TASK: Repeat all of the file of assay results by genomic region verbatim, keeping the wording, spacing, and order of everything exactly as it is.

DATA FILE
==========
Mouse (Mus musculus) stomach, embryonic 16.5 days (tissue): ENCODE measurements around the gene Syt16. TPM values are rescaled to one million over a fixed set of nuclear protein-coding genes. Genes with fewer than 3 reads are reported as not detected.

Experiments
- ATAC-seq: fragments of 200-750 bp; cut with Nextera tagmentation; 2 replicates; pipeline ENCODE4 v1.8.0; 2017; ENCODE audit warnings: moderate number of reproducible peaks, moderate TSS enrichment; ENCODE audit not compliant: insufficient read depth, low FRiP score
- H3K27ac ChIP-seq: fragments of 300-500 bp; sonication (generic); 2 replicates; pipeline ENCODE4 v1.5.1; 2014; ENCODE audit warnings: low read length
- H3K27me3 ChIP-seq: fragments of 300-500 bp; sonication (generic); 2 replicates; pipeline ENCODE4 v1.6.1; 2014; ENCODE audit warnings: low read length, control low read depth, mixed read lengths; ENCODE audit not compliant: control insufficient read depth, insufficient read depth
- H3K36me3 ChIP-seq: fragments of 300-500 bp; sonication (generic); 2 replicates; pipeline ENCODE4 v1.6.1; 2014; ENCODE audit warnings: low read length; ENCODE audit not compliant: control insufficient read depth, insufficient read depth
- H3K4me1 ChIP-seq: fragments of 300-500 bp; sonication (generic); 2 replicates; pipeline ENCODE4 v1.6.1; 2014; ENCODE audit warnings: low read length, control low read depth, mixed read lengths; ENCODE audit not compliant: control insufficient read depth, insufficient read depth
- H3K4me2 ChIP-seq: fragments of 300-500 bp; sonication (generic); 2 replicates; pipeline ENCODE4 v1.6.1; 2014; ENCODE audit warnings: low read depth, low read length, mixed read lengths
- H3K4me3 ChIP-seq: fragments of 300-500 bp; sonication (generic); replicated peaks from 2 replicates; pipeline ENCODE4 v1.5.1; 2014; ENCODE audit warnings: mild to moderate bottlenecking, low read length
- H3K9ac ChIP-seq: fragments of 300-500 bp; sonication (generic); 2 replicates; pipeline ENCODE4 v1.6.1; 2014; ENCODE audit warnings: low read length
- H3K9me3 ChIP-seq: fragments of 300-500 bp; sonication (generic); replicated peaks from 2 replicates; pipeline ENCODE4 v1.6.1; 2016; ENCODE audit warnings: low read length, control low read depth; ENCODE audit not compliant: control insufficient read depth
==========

Mouse (Mus musculus) stomach, embryonic 16.5 days (tissue): ENCODE measurements around the gene Syt16. TPM values are rescaled to one million over a fixed set of nuclear protein-coding genes. Genes with fewer than 3 reads are reported as not detected.

Experiments
- ATAC-seq: fragments of 200-750 bp; cut with Nextera tagmentation; 2 replicates; pipeline ENCODE4 v1.8.0; 2017; ENCODE audit warnings: moderate number of reproducible peaks, moderate TSS enrichment; ENCODE audit not compliant: insufficient read depth, low FRiP score
- H3K27ac ChIP-seq: fragments of 300-500 bp; sonication (generic); 2 replicates; pipeline ENCODE4 v1.5.1; 2014; ENCODE audit warnings: low read length
- H3K27me3 ChIP-seq: fragments of 300-500 bp; sonication (generic); 2 replicates; pipeline ENCODE4 v1.6.1; 2014; ENCODE audit warnings: low read length, control low read depth, mixed read lengths; ENCODE audit not compliant: control insufficient read depth, insufficient read depth
- H3K36me3 ChIP-seq: fragments of 300-500 bp; sonication (generic); 2 replicates; pipeline ENCODE4 v1.6.1; 2014; ENCODE audit warnings: low read length; ENCODE audit not compliant: control insufficient read depth, insufficient read depth
- H3K4me1 ChIP-seq: fragments of 300-500 bp; sonication (generic); 2 replicates; pipeline ENCODE4 v1.6.1; 2014; ENCODE audit warnings: low read length, control low read depth, mixed read lengths; ENCODE audit not compliant: control insufficient read depth, insufficient read depth
- H3K4me2 ChIP-seq: fragments of 300-500 bp; sonication (generic); 2 replicates; pipeline ENCODE4 v1.6.1; 2014; ENCODE audit warnings: low read depth, low read length, mixed read lengths
- H3K4me3 ChIP-seq: fragments of 300-500 bp; sonication (generic); replicated peaks from 2 replicates; pipeline ENCODE4 v1.5.1; 2014; ENCODE audit warnings: mild to moderate bottlenecking, low read length
- H3K9ac ChIP-seq: fragments of 300-500 bp; sonication (generic); 2 replicates; pipeline ENCODE4 v1.6.1; 2014; ENCODE audit warnings: low read length
- H3K9me3 ChIP-seq: fragments of 300-500 bp; sonication (generic); replicated peaks from 2 replicates; pipeline ENCODE4 v1.6.1; 2016; ENCODE audit warnings: low read length, control low read depth; ENCODE audit not compliant: control insufficient read depth